That's the claim in an article in the Guardian. "DWP plans to ditch ridiculed jobs website." Someone has leaked what the paper calls a cache of documents showing that UJM is likely to be scrapped when the contract with Monster comes up for renewal in two years. So don't get too excited. There's no indication that it is to be junked immediately. And no announcement that benefits claimants won't have to use it any more. But it appears that the site can't be fixed without spending a huge amount of money on it, and other ideas are being discussed.
While Monster had a bad record when it got the contract, it seems that the current debacle is not all the company's fault. Ministers (for which read Iain Duncan Smith, presumably) wanted the site to be as "open" as possible, which has meant that all the scams, repeat ads etc. are put up unchecked. It is also obvious that the original site proved to be so bad that numerous changes were requested that would have cost too much to implement. There is appallingly mendacious comment from our old friend the DWP spokesman, but nothing can change the fact that IDS must have known of this for a long time but didn't mention it to the Work & Pensions select committee (perhaps he regarded it as none of their business) nor in that interview on the Sunday Politics last week.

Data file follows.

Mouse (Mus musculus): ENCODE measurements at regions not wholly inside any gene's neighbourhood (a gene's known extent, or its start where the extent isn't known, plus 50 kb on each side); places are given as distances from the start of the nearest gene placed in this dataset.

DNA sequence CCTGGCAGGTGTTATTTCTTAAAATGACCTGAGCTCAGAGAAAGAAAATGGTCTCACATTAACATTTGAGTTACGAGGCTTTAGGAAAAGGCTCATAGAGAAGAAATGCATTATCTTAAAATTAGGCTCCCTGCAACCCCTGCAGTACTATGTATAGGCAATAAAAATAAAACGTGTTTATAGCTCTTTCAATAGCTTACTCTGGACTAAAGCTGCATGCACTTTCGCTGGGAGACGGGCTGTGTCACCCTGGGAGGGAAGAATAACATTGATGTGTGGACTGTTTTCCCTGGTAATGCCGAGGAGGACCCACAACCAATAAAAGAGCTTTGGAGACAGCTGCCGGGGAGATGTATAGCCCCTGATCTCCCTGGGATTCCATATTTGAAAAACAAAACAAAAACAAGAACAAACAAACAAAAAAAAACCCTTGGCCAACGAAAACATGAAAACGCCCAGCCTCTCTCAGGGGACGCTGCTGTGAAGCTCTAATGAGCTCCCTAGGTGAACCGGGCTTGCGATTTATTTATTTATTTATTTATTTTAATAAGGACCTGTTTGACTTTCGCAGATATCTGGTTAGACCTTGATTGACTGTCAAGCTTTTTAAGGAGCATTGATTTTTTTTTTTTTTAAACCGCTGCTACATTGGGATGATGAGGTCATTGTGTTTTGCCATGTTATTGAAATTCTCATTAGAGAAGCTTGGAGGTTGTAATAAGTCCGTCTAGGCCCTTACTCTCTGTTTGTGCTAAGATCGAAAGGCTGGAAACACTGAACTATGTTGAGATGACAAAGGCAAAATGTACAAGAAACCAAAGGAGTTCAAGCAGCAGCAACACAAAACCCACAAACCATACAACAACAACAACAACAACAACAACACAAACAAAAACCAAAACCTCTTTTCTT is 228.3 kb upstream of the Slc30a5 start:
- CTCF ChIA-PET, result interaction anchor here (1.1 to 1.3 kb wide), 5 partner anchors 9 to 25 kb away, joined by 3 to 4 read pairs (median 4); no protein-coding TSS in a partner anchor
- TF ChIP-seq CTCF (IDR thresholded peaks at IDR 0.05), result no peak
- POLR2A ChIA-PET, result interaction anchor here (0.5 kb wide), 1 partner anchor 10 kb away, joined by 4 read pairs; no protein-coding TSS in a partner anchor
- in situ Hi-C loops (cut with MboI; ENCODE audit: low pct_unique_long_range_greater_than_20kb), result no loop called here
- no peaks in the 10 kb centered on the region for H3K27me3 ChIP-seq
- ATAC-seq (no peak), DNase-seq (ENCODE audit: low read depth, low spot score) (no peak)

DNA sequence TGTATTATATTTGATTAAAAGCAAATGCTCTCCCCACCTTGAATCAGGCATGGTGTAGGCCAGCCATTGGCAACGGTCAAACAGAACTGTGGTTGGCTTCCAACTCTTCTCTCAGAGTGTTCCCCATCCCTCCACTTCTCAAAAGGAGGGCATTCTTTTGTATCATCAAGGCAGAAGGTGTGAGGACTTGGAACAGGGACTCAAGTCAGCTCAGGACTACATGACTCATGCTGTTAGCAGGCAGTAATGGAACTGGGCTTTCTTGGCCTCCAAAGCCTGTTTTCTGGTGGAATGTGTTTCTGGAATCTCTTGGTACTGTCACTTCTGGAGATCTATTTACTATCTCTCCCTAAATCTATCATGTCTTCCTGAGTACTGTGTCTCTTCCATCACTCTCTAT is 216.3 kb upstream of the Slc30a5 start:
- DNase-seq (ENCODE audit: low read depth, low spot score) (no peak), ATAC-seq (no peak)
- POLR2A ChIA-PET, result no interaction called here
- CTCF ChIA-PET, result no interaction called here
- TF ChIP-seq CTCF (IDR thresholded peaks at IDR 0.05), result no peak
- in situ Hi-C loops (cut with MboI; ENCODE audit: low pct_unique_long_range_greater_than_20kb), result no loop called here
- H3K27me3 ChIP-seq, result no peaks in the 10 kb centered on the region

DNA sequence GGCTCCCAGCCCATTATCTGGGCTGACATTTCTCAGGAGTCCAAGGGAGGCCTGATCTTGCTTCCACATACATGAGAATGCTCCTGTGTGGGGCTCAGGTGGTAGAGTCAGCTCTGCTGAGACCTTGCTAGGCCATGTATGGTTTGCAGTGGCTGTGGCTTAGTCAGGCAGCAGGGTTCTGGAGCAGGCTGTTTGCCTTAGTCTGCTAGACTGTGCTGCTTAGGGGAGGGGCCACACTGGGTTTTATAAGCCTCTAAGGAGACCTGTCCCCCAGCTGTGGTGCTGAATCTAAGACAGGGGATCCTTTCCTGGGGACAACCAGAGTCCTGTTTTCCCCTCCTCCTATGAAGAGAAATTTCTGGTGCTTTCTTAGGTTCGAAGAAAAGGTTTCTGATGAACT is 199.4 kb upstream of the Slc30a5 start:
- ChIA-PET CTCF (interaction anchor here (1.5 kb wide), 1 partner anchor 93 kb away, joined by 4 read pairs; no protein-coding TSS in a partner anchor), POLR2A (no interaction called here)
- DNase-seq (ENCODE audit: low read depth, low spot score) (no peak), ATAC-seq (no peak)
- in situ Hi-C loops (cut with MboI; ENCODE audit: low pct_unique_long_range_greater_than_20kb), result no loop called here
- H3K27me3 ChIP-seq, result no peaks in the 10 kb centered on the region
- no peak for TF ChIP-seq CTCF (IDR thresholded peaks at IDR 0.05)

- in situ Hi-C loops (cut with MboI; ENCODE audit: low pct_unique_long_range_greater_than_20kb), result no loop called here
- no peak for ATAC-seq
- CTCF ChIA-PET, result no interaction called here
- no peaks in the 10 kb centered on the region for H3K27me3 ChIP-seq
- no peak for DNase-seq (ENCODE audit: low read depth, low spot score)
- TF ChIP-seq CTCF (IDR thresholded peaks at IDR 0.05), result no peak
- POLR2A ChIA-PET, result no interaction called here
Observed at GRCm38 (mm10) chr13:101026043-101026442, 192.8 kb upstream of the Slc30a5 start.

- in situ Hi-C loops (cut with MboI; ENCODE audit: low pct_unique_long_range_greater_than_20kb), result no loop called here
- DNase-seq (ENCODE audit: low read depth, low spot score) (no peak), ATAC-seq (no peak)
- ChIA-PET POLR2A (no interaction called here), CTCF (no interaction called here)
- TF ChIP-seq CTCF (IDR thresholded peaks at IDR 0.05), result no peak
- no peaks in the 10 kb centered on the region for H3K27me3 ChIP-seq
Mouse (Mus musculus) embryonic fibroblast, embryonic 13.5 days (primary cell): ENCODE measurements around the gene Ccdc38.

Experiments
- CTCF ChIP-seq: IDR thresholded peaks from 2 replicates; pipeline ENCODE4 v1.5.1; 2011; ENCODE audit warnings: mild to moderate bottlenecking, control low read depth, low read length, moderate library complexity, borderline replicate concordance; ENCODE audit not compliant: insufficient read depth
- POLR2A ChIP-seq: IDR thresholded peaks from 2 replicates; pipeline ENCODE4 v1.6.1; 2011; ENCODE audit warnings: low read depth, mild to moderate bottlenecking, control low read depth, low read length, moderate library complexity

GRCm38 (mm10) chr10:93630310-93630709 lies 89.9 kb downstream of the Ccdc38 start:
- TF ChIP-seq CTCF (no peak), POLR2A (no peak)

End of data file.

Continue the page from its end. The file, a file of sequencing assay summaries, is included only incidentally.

People have commented that all the figures put out by this government on the number of vacancies in the country are drastically wrong. It is probably impossible to explain this to the mathematically challenged IDS.
Clear instructions need to go out to jobcentres and WP providers immediately that claimants should not be compelled to use UJM. No one should be sanctioned for their use of it. And any claimants who have been sanctioned for this (e.g. not applying for enough jobs on it) should be reimbursed. But that's as likely as IDS being sacked.